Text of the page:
The social media outlets are flooded these days with articles declaring that Millennials are taking over the workplace. The conversation continues in our offices as we deal with common assumptions about generational differences, such as “Baby Boomers can’t grasp social media” or “Millennials can’t commit to the same company for more than two years.” In light of such challenges, PSA Security Network has formed a leadership committee to help its members grapple with these issues. The group gathers to share tacit knowledge around management subjects and explores new approaches to leadership.
One such avenue for information exchange is a monthly book club. The committee selects works that explore both modern and historic leadership stories and methodologies that will lend some wisdom to the leadership theories and tactics at the heart of their discussions.
A recent book club discussion centered on a book called Rookie Smarts: Why Learning Beats Knowing in the New Game of Work, by Liz Wiseman. The author asserts that a rookie’s unbiased and fresh perspective can sometimes trump tenure when our experience blinds us to new possibilities, permits strategies to stale, and allows innovation to stall. Is it possible to maintain rookie freshness regardless of our time on the job? Or do breakthroughs and innovation really rest on the shoulders of a younger generation? The book club tackled this topic with passion and curiosity.
As the leadership committee readers challenged each other with the question of how they can be more flexible and garden-fresh in their perspectives, the replies ranged from the collaborative, “include young employees in your decision-making process,” to personal accountability, “attitude has a lot to do with it.” As some of the leaders pondered why and how we find ourselves in the less-fresh mode or even stale, they acknowledged that corner office-itis can easily set in for a busy executive trying to run an operation strictly from his or her keyboard. They admitted that losing touch with the field can mean losing the edge on new ideas, as learning something new often means getting out of the office and connecting with your people; that’s the kind of connection the Millennial worker highly treasures.
Perhaps, it was decided, we could use a refresher on our outlook to begin to see things with new eyes — but how? The team agreed that a daily reset involved leaders reminding themselves what it is about their work that makes it fun and exciting. Taking the time to do more of what you love and are passionate about in your work might require shifting some priorities in your schedule. Many times this means getting back in front of customers on sales calls, tinkering with new technology with your techs, expanding your awareness in an educational session or two at a conference, and finding ways to network with new people.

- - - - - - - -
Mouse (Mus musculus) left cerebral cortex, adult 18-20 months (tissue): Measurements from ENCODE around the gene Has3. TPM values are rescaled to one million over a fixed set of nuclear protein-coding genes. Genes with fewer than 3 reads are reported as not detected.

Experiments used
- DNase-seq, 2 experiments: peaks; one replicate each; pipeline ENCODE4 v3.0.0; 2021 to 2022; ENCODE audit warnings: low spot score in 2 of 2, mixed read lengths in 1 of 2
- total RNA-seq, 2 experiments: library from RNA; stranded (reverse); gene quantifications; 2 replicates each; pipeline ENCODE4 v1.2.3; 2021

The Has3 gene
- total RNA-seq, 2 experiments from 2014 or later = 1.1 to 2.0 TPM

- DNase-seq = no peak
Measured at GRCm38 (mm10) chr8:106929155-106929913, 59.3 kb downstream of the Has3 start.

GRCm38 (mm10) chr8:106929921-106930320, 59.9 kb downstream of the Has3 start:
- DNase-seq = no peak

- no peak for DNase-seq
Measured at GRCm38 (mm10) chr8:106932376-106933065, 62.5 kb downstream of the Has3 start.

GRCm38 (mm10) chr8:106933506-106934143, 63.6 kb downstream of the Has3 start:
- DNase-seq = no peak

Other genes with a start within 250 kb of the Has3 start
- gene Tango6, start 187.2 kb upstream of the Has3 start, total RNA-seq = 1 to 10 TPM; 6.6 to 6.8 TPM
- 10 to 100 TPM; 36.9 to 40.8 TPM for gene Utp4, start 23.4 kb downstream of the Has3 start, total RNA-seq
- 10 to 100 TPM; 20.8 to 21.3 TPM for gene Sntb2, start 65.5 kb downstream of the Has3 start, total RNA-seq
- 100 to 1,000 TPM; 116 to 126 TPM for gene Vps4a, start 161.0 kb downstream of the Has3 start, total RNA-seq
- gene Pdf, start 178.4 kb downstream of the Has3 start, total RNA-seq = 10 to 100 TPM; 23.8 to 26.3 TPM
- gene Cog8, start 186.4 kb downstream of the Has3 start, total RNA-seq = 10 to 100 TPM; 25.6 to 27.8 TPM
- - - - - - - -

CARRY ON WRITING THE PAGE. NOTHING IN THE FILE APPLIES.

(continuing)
Openness, accessibility and availability of executives factored high on the scale of flatness prevention strategies and teambuilding. An open-minded leader is confident enough to bring rookies onto their team and allow them to experiment with new approaches, new technologies, and new directions for the business. It’s not easy to do and admittedly nerve-wracking for most managers. But when there is high risk, there is also potential for high reward. So, if a leader is to capitalize on their rookie talent, sometimes it’s about taking the chance on them and allowing them to find new ways to bring value to your organization. When you and your people learn and grow, new business ideas generally flow.
Rookie brilliance is not necessarily limited by age, the committee decided — and science agrees. If we commit to a course of action to flex our minds and our attitudes, our biology will support us regardless of age. The human brain has 10 billion neurons, making it the most powerful learning tool in the world. According to the Society for Neuroscience, as published on www.brainfacts.org, even “when the circuitry begins to break down, remaining neurons can adapt by expanding their roles and larger portions of the brain can be recruited so that older people can reach performance levels similar to those of younger adults.”
Despite which generational bucket your age dumps you into, each of us as individuals expects to be respected and valued for our distinct strengths. As leaders we must find a way to capitalize on the talents that each person brings across the generations and somehow make it all work so that the team remains productive, work remains progressive and we have fun at the same time.
Resources from PSA Security Network
Learn more about PSA Security Network’s Leadership Committee at www.psasecurity.com/education/committees/leadership
The Future of Work
Keynote speaker, author and futurist Jacob Morgan shares insights, ideas and commentary on the future of work in blogs and videos that run five minutes or less, titled, The Future in Five. Some of the topics are: “How to Stay Relevant in The Changing World of Work,” “What is The Biggest Barrier to Change?” “When Did ‘Manager’ Become a Bad Word?” and “Evolving from Knowledge Workers to Learning Workers.” Check it out at www.thefutureorganization.com/future-five/
Give & Take Among Generations
Check out this article on Monster.com, “What Older Workers and Younger Workers Can Learn from Each Other,” at career advice.monster.com/in-the-office/workplace-issues/generational-teachback/article.aspx